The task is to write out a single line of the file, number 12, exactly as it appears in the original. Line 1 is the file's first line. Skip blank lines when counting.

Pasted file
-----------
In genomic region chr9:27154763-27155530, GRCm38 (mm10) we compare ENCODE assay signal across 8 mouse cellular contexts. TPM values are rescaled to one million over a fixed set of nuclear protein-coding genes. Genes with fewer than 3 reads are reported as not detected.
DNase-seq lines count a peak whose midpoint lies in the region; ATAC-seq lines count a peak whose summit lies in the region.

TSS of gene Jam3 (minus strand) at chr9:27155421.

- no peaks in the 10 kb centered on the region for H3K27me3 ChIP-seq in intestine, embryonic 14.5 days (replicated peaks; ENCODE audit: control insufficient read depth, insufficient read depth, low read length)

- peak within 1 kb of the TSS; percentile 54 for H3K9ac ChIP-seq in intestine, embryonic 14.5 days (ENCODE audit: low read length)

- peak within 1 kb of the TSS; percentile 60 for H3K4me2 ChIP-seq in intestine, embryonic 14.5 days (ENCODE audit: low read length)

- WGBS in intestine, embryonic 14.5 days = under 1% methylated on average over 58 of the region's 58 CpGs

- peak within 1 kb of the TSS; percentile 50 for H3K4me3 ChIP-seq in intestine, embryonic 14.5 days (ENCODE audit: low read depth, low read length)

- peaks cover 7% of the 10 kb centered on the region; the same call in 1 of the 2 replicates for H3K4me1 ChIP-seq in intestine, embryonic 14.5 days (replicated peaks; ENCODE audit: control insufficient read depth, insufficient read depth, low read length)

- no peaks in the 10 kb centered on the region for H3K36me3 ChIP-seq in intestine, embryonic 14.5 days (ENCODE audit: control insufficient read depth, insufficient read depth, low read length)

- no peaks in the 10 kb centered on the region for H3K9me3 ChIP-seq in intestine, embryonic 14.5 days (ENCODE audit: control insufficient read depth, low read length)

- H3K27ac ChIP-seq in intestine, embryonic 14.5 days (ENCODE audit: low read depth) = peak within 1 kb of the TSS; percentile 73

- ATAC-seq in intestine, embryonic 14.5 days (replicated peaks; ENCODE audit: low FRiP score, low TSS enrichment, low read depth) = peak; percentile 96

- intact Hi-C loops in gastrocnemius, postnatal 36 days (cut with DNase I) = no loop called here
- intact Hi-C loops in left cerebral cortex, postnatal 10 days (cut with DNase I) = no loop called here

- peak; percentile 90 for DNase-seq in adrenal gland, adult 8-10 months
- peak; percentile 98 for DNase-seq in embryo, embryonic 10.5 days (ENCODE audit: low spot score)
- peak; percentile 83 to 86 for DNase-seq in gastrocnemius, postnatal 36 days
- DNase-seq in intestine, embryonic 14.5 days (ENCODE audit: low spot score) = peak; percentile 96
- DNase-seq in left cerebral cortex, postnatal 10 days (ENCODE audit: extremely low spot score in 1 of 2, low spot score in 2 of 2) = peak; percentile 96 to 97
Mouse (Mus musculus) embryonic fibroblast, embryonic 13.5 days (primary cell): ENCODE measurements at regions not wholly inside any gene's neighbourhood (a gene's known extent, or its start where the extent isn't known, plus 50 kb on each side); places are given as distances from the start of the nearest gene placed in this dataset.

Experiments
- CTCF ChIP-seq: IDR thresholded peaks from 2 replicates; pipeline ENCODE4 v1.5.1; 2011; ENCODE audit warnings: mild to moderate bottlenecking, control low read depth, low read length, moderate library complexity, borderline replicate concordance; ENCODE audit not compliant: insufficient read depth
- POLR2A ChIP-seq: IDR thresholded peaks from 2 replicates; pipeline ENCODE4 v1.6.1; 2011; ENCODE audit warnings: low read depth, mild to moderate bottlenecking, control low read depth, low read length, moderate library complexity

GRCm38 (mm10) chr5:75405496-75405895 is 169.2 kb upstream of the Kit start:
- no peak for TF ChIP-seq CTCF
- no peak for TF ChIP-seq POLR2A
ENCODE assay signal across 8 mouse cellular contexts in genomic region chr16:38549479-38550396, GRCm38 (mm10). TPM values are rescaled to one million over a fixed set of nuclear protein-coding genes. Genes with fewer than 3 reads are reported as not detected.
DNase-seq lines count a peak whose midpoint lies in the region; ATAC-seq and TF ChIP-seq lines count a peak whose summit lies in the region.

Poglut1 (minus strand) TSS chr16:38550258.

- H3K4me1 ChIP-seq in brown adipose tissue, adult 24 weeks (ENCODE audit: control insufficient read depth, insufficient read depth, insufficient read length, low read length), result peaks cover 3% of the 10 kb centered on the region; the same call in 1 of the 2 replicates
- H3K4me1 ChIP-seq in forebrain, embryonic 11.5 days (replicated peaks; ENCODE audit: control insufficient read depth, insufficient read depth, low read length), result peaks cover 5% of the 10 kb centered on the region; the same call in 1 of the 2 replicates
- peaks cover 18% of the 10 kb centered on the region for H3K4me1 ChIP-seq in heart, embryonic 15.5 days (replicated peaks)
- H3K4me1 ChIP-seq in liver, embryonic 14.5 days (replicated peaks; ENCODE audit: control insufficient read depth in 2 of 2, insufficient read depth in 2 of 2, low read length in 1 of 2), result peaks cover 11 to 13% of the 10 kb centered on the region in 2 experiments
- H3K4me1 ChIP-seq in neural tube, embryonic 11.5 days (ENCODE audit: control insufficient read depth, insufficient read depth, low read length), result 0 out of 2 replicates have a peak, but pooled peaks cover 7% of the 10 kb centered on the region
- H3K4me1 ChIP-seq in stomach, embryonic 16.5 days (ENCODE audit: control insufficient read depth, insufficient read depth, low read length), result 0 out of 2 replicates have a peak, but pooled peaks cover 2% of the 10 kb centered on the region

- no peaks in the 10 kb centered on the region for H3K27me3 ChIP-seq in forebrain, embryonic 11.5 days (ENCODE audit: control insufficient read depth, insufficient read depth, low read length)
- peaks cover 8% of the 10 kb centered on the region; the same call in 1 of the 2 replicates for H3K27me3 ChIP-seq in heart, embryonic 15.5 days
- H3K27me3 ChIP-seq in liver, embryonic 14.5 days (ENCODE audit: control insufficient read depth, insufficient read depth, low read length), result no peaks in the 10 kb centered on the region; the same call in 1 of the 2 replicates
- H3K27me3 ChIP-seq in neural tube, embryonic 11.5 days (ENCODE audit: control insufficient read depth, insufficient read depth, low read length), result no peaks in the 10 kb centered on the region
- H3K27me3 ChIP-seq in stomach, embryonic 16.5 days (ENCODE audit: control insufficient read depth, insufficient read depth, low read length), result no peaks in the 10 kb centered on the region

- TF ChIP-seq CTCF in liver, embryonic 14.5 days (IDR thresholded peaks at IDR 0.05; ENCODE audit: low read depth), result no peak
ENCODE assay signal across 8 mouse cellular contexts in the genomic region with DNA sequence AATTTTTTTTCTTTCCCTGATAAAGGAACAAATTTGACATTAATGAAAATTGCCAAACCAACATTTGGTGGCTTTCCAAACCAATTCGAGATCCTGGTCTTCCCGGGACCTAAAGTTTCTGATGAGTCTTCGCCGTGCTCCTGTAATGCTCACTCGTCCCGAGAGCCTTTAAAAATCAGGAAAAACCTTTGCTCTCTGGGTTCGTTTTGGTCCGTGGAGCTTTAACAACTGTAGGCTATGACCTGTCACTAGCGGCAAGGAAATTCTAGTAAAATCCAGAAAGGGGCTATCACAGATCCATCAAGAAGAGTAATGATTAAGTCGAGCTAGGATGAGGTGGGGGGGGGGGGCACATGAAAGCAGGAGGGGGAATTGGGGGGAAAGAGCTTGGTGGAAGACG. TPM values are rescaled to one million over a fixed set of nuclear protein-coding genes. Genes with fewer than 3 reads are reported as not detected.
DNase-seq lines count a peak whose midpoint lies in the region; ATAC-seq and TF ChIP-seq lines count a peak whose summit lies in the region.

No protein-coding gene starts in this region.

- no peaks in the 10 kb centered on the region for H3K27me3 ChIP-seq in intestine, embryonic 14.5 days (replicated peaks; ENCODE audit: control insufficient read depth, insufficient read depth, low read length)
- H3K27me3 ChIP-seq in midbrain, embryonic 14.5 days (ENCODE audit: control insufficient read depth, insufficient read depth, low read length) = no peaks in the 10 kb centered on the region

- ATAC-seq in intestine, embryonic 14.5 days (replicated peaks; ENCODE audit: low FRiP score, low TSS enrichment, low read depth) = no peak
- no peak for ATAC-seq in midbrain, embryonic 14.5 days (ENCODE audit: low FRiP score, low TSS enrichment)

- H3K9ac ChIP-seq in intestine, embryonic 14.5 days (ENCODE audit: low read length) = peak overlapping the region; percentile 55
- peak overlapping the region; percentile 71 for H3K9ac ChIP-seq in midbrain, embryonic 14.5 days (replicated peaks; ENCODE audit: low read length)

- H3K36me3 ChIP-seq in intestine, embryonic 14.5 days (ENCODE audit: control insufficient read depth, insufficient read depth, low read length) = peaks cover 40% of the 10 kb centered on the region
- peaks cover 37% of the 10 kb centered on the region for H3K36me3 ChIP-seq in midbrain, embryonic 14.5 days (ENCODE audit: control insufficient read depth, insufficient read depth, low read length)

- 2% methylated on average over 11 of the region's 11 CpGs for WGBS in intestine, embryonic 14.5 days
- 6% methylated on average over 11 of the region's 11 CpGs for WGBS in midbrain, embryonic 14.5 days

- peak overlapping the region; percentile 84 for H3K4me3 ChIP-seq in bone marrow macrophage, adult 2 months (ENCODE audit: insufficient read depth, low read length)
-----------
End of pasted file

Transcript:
- H3K27ac ChIP-seq in intestine, embryonic 14.5 days (ENCODE audit: low read depth) = peak within 1 kb of the TSS; percentile 73